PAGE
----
Credential stuffing is a popular type of cyberattack where attackers take login credentials and use them on thousands of websites, hoping to fraudulently gain access to people’s accounts. It’s an effective attack, but fortunately, one that’s easy to prevent. 

This article examines credential stuffing in greater detail and explains how you can protect against it.

What is credential stuffing?

A credential-stuffing attack is when an attacker takes people’s usernames, email addresses, and passwords (the credentials) and uses automated tools to inject them into as many sites as possible (the stuffing). In almost all cases, the attackers get these credentials from an earlier attack or a data breach, like the one that affected Dropbox.

How a credential stuffing attack works

The fact that many people suffer from password fatigue is what makes credential stuffing an effective attack. As many as 65% of people(new window) reuse their passwords on multiple accounts, meaning if their passwords ever get exposed in a breach, all those accounts would be at risk. 

For example, if you had an account with an online service using jimmysmith92 as your username and password123 as your password, a credential stuffer would use automated software to try as many other services as possible to see if you used that combination of username and password elsewhere. If so, they get easy access to another account.

Credential stuffing is usually categorized as a brute-force attack (where an attacker uses software to “guess” a password by trying every possible combination of letters and symbols) as it relies on the same principle. Only instead of trying every possible password to access a single service, credential stuffing uses a single password and tries it on every website and service.

The regularity of massive data breaches makes it easy for attackers to perform credential stuffing, and while verifiable numbers are hard to find, the prevalence of reused passwords suggests they’re effective. According to access management firm Okta(new window), 34% of access attempts via its platform are identified as credential-stuffing attacks. 

How to prevent a credential-stuffing attack

As common and successful as they are, there is a surprisingly simple way to protect against credential-stuffing attacks — never reuse your passwords. If you protect every single one of your accounts with a unique and random password, credential stuffing won’t work on any of your accounts — and other brute-force attempts will likely fail, too.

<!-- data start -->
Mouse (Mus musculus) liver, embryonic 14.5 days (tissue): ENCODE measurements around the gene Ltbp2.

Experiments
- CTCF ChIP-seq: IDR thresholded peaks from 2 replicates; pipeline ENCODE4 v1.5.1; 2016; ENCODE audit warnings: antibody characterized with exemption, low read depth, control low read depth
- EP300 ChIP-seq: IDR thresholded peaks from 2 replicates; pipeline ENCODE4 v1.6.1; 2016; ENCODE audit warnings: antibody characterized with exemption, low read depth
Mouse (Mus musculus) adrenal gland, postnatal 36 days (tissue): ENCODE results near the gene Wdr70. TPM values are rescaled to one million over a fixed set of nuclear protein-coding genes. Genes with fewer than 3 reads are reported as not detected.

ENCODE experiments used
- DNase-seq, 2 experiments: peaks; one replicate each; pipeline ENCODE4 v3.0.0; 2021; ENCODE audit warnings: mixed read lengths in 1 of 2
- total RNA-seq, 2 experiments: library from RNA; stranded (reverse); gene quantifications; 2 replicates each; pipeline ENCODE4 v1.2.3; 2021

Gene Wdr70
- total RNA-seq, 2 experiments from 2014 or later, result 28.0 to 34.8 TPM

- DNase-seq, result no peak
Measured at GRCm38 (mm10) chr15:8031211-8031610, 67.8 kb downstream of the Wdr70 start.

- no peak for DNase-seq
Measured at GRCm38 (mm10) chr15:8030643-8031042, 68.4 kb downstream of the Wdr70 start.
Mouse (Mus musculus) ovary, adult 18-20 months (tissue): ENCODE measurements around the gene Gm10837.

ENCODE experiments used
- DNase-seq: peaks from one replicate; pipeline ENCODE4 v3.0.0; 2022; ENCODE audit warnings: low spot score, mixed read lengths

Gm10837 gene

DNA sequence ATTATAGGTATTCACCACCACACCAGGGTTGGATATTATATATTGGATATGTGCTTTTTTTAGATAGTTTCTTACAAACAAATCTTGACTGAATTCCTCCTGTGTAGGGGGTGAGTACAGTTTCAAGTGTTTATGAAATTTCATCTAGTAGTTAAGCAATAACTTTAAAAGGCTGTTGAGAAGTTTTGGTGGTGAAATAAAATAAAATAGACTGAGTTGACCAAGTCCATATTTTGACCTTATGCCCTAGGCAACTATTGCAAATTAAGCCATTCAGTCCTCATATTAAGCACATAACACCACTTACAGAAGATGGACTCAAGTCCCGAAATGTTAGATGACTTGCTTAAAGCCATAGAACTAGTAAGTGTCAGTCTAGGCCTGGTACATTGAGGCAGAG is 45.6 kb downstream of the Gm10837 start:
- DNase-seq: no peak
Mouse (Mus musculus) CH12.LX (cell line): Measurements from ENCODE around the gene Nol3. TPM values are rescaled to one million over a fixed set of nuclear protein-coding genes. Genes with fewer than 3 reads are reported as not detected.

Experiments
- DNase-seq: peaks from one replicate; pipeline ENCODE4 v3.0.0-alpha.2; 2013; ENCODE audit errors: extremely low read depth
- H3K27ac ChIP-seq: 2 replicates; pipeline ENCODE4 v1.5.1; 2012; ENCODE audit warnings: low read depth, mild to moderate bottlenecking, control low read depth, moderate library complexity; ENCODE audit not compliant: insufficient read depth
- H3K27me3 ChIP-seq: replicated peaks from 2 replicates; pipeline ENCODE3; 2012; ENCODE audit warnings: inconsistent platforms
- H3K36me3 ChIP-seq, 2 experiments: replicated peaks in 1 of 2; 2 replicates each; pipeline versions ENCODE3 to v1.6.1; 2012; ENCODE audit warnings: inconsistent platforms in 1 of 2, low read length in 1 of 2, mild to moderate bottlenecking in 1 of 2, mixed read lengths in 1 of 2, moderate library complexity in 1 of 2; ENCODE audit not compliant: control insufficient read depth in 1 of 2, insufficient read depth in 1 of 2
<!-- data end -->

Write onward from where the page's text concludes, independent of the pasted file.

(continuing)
To create strong, random passwords that are almost impossible to crack for most computers, you need to use a password generator. Of course, this leaves the issue of remembering all these new, random passwords, which is nearly impossible for most people.

This is where password managers come in. These are programs that can store passwords for you and then fill them in automatically whenever you need them. There’s no overstating how useful password managers are. They’re a huge upgrade to your digital quality of life, as well as adding to your online security.

How Proton Pass can help

As your password manager contains so much valuable information, it’s a good idea to get one that’s as safe as can be, which is why we developed Proton Pass. Like all Proton products, it uses end-to-end encryption to keep data safe at all times, meaning that even in the unlikely event we do experience a breach, all your data would still be safe.

Proton Pass comes with a built-in password generator, as well as the option to store and autofill passwords and credit cards and even add secure notes. All this information can be shared with friends and family when needed and remain secure.

On top of this, Proton Pass also lets you create email aliases that shield your real email address from marketers and cybercriminals, offering another layer of protection against credential stuffing.

If you would like to be safe from credential stuffing yet also have an easy-to-use password manager that lets you do more than just store passwords, create a free Proton Pass account today.

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